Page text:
Philippines: Clan Politics

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September 26, 2006: Religion isn't the only problem in the south. There's also the clan tradition, and clan wars. The many Malay tribes of the Philippines developed differently over the past five hundred years. Those in the south encountered Moslem traders and missionaries from Indonesia, and became Moslem, while those in the north encountered Spanish conquerors and missionaries and became Christian. For reasons more cultural than religious, the tribes in the south retained a strong clan structure, and a preference for settling clan disputes with violence. A recent study found that, over the last 70 years, there have been, on average, about two such feuds a year, leaving a dozen or so people dead, and often causing hundreds, and sometimes thousands, to flee their homes. The violence has become more deadly in the last few decades, as automatic weapons became more common. The current problems in getting the MILF to finalize a peace deal stem from MILF factions, and disputes based on clan affiliation. While religion is the main glue holding the MILF together, clan politics still stirs the pot.
September 25, 2006: The fighting on Jolo has led to the capture of many documents, and dozens of Islamic radicals. Interrogations indicate that there are more than two, and maybe as many as ten, Indonesian Islamic terrorists on the island. These men fled Indonesia to avoid arrest for terrorist activities, and have been teaching Filipino Islamic terrorists bomb making techniques, and other terrorist skills. While a lot of information on bomb making can be found on the Internet, having an experienced instructor at hand makes a big difference. The Indonesians have also inspired Abu Sayyaf members to pool their money, or engage in more criminal acts to obtain cash, and buy bomb making materials. Several shipments of this stuff has been detected and seized by the police in the last few months. In the last two months, the fighting on Jolo has left twenty police and troops dead, and another 82 wounded. The rebels are believed to have lost fifty dead, and many more wounded. The rebels make a major effort to drag their dead away. They know that if police identify dead rebels, the families will be investigated.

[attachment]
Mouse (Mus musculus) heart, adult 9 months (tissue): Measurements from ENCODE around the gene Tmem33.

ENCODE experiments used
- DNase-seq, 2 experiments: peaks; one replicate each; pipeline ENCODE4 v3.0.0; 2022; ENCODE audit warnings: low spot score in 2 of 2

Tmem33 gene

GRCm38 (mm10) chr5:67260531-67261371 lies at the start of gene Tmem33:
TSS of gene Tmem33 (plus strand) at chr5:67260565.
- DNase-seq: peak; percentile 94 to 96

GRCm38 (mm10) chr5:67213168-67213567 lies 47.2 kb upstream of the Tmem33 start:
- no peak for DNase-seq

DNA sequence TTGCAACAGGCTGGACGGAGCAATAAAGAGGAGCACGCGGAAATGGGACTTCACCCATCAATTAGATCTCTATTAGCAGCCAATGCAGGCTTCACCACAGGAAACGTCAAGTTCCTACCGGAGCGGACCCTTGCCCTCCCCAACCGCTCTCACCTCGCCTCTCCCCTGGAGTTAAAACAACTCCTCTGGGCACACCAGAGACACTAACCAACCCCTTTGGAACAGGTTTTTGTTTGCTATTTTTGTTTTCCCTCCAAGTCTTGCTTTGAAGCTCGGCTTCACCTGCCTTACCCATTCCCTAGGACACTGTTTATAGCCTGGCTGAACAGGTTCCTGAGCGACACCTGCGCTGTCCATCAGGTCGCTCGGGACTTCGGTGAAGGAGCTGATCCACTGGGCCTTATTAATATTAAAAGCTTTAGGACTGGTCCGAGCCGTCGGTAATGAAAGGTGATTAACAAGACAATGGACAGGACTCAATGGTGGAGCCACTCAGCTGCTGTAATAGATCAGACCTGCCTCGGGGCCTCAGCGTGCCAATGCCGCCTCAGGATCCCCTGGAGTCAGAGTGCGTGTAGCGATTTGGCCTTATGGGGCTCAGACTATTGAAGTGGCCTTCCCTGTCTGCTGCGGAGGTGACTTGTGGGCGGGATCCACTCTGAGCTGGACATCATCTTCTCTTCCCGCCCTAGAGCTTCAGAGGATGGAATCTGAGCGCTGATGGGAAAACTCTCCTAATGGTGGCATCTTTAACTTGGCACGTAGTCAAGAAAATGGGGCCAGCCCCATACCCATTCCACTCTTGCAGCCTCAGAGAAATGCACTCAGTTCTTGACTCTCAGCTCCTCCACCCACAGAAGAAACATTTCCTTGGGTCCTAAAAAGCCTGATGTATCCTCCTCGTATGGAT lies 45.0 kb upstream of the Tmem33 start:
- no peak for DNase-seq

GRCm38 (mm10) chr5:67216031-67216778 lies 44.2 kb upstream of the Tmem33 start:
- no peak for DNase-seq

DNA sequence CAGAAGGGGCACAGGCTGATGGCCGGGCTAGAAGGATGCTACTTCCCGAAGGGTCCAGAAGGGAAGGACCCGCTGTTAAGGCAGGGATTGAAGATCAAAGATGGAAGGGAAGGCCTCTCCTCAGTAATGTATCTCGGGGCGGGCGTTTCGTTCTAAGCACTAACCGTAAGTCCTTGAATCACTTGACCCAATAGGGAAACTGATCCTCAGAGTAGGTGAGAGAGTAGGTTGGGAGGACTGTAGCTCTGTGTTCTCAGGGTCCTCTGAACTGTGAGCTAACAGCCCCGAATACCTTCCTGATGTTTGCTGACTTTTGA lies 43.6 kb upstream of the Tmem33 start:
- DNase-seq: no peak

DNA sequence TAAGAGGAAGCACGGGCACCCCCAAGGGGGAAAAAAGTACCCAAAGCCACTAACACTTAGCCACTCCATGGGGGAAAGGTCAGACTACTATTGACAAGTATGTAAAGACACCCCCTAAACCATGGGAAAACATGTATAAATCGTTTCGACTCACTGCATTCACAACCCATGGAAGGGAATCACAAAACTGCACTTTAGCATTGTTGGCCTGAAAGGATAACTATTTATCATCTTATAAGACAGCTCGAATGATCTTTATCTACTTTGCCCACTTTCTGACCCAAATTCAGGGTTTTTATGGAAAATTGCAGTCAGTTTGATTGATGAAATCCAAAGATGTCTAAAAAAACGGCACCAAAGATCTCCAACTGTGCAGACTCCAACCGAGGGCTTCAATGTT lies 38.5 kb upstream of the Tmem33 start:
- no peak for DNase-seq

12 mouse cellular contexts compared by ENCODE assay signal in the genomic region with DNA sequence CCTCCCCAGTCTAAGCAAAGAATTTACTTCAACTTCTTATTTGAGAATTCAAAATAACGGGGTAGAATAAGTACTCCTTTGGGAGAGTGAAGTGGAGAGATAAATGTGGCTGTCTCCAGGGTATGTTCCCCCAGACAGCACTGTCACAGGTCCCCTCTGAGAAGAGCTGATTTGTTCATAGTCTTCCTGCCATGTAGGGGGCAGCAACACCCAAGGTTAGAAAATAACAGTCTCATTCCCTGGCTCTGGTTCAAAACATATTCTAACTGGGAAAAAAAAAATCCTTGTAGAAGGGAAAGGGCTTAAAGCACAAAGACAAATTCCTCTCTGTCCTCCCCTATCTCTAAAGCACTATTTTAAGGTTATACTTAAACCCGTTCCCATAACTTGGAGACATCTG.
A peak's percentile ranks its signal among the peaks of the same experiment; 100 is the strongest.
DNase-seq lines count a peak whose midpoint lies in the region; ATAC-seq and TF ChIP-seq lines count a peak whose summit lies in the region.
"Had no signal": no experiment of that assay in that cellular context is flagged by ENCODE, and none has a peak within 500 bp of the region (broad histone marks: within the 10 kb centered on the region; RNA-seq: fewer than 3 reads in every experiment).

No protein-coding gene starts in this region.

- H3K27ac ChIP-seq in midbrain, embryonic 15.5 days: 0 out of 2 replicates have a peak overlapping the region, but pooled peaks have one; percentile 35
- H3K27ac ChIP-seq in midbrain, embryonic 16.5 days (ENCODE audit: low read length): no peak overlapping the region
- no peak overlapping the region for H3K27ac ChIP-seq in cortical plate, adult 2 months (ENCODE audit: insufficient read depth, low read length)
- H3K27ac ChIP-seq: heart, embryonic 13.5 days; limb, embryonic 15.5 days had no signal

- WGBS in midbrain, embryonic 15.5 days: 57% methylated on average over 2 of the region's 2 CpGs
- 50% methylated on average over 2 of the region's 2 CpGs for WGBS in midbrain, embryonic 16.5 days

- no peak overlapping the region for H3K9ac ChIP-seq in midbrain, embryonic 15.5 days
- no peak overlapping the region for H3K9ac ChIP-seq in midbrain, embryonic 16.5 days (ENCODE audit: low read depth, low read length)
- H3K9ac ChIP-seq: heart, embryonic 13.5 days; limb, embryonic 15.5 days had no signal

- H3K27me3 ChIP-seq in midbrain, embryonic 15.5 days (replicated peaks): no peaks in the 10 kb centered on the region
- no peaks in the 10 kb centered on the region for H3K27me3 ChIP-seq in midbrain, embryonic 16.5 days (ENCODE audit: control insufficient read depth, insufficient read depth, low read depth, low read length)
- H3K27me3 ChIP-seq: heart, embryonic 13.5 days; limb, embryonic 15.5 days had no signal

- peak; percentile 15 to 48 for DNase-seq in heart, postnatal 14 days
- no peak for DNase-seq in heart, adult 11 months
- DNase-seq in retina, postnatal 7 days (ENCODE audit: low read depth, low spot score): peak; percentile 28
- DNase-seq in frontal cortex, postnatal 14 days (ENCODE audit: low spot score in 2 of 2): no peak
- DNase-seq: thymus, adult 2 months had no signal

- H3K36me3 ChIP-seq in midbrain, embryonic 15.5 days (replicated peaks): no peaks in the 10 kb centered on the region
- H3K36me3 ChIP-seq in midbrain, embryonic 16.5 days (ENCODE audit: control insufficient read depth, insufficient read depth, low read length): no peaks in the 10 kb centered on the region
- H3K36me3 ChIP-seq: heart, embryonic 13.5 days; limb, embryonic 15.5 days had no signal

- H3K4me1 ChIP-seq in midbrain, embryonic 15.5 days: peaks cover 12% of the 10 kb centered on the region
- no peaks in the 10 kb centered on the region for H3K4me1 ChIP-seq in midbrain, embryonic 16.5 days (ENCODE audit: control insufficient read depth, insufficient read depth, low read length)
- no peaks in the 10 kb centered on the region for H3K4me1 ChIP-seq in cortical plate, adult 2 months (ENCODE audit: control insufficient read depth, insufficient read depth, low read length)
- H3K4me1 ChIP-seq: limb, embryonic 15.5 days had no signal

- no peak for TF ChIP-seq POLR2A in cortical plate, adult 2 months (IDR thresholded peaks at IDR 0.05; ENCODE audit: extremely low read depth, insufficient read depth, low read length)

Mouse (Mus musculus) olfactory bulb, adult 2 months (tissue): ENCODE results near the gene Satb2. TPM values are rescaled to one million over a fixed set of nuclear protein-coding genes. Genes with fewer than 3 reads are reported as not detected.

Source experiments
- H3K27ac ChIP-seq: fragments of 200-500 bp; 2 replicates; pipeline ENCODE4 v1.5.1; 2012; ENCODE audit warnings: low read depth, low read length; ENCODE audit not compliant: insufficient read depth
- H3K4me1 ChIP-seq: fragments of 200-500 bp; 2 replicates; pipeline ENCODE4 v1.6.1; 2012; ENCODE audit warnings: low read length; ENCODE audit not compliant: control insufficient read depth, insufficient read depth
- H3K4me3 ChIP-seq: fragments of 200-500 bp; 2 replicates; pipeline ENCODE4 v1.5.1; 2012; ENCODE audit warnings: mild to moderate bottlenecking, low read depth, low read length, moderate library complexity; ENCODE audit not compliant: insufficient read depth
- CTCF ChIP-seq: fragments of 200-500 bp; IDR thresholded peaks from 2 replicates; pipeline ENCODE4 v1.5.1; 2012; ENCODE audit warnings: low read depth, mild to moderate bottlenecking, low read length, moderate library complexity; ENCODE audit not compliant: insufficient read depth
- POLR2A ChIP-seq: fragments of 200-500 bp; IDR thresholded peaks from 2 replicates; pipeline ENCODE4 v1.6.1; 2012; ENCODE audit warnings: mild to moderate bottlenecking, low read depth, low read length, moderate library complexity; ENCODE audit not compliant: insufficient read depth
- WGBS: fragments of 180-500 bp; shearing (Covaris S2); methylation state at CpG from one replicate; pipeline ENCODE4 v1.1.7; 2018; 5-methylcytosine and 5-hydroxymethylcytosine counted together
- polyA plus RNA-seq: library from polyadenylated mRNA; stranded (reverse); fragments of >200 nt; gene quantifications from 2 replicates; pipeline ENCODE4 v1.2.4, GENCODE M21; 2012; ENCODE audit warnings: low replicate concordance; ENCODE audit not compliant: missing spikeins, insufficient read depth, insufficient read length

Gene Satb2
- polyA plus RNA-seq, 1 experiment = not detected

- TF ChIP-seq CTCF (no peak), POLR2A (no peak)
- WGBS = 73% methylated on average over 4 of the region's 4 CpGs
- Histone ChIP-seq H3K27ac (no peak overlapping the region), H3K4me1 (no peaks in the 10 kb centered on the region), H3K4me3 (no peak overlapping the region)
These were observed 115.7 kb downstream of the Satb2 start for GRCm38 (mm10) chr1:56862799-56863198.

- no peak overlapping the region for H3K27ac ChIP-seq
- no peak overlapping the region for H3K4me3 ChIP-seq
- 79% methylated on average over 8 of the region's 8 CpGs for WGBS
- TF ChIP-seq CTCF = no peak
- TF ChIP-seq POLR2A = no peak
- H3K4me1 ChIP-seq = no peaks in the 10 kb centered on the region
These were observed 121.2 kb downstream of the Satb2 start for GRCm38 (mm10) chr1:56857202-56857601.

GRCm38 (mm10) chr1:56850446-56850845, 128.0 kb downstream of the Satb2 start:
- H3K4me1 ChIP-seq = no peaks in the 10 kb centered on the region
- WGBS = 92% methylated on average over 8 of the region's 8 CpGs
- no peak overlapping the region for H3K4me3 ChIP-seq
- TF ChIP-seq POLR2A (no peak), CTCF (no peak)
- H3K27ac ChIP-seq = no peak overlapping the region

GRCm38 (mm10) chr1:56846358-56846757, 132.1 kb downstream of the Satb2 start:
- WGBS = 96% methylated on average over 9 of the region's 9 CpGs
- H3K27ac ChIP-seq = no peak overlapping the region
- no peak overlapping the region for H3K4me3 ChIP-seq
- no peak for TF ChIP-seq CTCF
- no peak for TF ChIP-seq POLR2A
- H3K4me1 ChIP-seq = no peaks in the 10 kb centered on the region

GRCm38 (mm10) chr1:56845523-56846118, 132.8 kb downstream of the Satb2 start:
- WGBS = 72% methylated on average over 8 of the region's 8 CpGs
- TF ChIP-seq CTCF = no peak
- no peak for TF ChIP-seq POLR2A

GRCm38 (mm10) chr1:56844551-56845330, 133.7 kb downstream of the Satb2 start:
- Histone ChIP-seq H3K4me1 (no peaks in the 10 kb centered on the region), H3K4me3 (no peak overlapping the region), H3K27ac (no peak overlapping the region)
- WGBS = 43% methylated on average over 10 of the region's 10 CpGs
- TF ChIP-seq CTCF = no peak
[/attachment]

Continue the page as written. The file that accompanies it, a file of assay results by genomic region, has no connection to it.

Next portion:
September 24, 2006: The military is spending some $400 million, mostly on transportation equipment (helicopters and trucks.) The U.S. has been giving the Philippines a good price on used UH-1 helicopters, which are being phased out of American service. The UH-1s have been well maintained, and have many years of useful life left. The Filipino military has been using UH-1s for decades. The new equipment buy would also include some of the electronic monitoring gear being used by American intel units on Jolo, stuff that has been very useful in tracking down the rebels.
September 20, 2006: The coup in Thailand is not likely to be repeated in the Philippines, despite averaging one coup attempt every two years since the 1980s. The senior Filipino officers have developed an aversion for military rule, and a belief that, no matter how inept elected leadership is, it's superior to one imposed by force. Despite this, politicians opposed to the current government continue to try and entice generals into another coup attempt. But with so many failed coup attempts, there are fewer takers.
September 19, 2006: On Jolo, troops again cornered about a hundred Abu Sayyaf rebels, in a clash that left one marine dead and 24 wounded. The rebels fled, taking their dead and wounded with them. Sick and wounded rebels are being left behind in villages, and some are discovered by the police. Indications are that the weeks of pursuit are causing low morale among the rebels, and many wish to surrender.

 

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